Tuesday, April 17, 2007


The Protagonist's Desire

Zander Cannon talks on his blog a bit about a talk Scott McCloud gave recently at Dreamhaven Books, about his current obsession. Namely, the central mechanism of any storytelling machine: "Every story begins at the beginning of a character's desire, and ends at the resolution of that desire."

This isn't, as Cannon points out, a new or revolutionary notion, but it's one that any storyteller needs to be reminded of, from time to time. The way Todd Alcott puts it in his insightful analyses is "What does the protagonist want?" (Check out his evisceration of The Phantom Menace for a good example of what not to do.)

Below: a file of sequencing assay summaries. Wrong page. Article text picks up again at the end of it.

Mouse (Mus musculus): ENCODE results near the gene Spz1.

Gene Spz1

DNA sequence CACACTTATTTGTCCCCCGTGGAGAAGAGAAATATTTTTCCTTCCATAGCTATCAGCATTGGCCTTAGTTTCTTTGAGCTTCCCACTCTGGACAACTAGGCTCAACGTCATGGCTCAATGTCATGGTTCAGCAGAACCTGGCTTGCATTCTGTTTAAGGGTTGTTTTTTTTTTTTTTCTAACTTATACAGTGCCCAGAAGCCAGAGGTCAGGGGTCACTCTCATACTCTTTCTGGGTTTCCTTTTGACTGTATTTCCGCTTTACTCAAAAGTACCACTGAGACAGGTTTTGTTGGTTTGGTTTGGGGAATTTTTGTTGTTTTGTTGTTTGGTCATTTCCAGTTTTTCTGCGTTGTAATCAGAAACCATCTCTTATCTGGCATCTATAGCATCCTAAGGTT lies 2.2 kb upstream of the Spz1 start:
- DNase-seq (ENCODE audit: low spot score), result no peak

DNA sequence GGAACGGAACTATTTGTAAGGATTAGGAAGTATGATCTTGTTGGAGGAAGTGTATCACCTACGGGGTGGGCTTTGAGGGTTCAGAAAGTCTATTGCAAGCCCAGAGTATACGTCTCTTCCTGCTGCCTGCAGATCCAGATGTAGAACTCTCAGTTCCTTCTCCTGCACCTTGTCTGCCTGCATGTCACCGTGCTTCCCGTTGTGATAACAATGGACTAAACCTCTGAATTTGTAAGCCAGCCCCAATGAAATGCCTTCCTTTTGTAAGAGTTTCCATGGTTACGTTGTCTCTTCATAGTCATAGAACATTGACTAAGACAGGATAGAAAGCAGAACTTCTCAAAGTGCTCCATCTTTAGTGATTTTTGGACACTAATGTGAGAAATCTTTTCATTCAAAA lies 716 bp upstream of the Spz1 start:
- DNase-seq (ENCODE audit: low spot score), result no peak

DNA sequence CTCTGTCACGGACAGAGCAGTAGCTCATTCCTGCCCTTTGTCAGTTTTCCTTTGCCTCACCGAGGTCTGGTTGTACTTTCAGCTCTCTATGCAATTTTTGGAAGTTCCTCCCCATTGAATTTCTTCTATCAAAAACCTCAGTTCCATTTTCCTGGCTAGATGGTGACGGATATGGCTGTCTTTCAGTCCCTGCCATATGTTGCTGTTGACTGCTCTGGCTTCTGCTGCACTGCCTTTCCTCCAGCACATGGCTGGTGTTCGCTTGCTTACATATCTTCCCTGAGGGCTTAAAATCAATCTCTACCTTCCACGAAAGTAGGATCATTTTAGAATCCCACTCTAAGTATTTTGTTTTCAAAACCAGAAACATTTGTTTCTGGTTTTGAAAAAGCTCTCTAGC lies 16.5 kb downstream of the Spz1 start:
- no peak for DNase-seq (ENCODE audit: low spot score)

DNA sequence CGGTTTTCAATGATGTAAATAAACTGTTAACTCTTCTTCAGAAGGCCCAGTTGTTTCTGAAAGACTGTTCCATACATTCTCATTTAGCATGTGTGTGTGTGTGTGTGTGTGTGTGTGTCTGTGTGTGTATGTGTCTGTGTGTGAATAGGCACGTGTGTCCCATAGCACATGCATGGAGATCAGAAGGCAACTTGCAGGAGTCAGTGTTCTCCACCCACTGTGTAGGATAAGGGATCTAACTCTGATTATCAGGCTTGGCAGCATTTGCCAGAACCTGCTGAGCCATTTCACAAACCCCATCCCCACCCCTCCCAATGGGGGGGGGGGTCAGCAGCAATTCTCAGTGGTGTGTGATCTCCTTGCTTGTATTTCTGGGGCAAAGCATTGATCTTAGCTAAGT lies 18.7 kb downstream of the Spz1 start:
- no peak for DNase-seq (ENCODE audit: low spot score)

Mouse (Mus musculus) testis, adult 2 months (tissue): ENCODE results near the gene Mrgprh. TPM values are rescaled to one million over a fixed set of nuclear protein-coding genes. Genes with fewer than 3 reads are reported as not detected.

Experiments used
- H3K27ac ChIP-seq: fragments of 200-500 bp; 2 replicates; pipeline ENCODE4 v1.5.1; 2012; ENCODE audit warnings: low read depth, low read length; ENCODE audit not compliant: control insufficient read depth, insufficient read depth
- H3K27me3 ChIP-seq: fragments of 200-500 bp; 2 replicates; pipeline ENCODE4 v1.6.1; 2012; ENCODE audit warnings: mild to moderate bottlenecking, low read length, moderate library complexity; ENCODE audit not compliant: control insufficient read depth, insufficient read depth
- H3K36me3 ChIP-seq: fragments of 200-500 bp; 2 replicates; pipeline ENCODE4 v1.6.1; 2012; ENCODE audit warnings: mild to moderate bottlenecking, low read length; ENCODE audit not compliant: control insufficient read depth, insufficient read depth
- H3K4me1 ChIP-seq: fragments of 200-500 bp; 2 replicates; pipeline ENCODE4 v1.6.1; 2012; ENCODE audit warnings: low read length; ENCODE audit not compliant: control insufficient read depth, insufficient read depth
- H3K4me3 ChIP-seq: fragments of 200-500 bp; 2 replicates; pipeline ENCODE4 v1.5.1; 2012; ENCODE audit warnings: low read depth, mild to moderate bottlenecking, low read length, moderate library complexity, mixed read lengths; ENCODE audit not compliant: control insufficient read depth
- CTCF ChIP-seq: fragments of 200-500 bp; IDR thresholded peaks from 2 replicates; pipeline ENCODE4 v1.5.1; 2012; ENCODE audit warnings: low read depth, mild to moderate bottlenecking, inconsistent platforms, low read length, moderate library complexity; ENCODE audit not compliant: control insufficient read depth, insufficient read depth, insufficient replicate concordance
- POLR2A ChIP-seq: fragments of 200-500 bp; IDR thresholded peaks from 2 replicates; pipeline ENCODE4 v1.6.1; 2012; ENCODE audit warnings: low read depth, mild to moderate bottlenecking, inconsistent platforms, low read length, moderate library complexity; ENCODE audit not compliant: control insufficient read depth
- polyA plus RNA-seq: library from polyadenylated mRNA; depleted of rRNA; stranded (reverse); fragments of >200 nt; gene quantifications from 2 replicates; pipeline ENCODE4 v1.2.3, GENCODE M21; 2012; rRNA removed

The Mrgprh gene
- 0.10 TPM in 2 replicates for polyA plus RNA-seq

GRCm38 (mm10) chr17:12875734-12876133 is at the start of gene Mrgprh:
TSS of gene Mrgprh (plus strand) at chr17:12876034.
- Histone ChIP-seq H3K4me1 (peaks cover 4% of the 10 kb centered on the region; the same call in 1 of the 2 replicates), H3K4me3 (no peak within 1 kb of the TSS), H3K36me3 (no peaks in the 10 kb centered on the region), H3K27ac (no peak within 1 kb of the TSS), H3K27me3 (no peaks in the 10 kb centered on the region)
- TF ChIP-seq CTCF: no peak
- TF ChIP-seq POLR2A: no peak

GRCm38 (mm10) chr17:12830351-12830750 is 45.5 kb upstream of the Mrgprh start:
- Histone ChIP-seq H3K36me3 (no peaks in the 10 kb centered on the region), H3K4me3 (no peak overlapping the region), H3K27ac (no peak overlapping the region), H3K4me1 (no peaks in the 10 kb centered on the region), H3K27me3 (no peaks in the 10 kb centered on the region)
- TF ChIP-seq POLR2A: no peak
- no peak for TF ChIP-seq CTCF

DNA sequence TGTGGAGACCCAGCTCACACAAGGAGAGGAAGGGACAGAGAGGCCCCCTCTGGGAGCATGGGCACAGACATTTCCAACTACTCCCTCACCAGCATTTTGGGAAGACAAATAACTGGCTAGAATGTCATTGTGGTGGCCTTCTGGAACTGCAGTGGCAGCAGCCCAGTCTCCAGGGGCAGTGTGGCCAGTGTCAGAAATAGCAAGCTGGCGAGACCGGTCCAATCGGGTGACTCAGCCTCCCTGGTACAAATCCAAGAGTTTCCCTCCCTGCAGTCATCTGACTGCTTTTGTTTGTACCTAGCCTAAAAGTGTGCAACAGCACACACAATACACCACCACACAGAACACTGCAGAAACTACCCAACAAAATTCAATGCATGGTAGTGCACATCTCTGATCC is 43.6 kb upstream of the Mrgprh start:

In many of the stories I attempted as an aspiring writer, I managed to work in a bit of protagonist desire, but it was only instinctual, aping the structures of more successful stories by people who actually knew what they were doing, unlike me. It's really only been the last few years that I've intellectualized these kinds of storytelling requirements, and I can see the diference in the resulting stories. It's easy to forget, though, when getting wrapped up in world building or plot mechanics or big sfnal ideas, to stop and consider, "What does the protagonist want?" Whenever possible, these days, I ask the question first, and proceed from there. But it never hurts to be reminded.

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